This elegant annual wildflower, also known as Common Downingia or California Lobelia, is a low plant that branches extensively and sports countless blue and white “calico” flowers in late spring and early summer. The flowers are not only striking to humans, but adored by pollinators of all kinds - including being a food source for the endangered Willamette Valley endemic Fender's Blue Butterfly. It is naturally found in bogs and wetlands, making it a wonderful candidate for filling in between plants in your sunny raingardens and bioswales.
- Plant type/canopy layer: Annual, herbaceous plant
- Size at maturity: up to 12” tall and equally wide
- Light requirements: full sun
- Moisture requirements: moist to wet soil
- Bloom time: April - July
- Growth rate/ease: moderate growth rate, easy to grow
- Wildlife support: Supports and attracts native pollinators, food source for the endangered Willamette Valley endemic Fender's Blue Butterfly.
- Native habitat/range: Locally common in Vernal pools, bogs, wetlands, margins of lakes and ponds, wet meadows, ditches from British Columbia, to select counties in WA, south into CA from 50 - 1600 meters. The bulk of Oregon populations occur in the Willamette Valley. Portland Plant List - yes.
Gardening with Elegant Calicoflower: This is a gorgeous wildflower for sunny, seasonally wet areas, such as rain gardens or bioswales, in rich soil that can retain the moisture it needs. Each plant is small but it's erect branches can hold its own in the garden and will resist competition from other plants. Occasional water during dry spells in late spring and early summer will extend its beautiful blooms. This plant is an annual, so once the flower is finished, stop watering but leave plants in place to senesce naturally. Then, cross your fingers that this beauty plentifully reseeds itself for next year. Also works exceptionally well as a container plant.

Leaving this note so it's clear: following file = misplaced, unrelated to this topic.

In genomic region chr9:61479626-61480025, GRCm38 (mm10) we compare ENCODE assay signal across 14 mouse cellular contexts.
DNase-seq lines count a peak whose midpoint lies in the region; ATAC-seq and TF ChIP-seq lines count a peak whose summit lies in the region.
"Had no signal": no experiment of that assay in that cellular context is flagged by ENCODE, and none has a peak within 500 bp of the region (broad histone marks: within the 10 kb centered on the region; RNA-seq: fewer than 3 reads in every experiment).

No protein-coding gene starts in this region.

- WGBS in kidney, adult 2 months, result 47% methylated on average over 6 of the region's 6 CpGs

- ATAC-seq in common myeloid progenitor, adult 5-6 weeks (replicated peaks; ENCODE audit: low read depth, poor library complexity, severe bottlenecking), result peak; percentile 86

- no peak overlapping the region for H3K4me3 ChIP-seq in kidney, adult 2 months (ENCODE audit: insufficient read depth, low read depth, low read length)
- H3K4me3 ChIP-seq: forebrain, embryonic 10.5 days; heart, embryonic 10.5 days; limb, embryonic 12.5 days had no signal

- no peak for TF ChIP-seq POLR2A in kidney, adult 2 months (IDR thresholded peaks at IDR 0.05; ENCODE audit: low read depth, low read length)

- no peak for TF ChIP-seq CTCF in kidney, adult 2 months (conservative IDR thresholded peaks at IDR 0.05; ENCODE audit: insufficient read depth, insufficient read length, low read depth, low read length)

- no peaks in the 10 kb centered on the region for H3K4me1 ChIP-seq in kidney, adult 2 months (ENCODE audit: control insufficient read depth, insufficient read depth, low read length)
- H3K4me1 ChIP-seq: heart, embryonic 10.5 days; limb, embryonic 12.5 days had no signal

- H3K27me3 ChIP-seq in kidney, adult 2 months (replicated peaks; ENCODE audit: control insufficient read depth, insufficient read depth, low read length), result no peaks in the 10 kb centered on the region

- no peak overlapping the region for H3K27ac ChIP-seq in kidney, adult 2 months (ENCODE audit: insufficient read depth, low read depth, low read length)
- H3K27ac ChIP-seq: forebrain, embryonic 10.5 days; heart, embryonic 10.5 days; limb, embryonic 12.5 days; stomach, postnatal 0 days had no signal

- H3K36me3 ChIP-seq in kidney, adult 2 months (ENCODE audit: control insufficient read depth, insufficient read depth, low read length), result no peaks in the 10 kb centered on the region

Seed Packets Contain: approx 650 seeds
Seed Sowing instructions: Great in BIOSWALES & RAINGARDENS! Naturally occurs in vernal pools, bogs, and wetlands. Blooms as water recedes. Can be fall or spring sown. Seeds are considered non-dormant but cool temps may enhance germination. Spring sow as early as possible.
Planting depth: surface to very shallow
- Broadcasting: approx 60 seeds/sq ft.
- Small pots: very small “pinch”
- Spots in situ: very small “pinch”
Photo Credit: Heritage Seedlings and Liners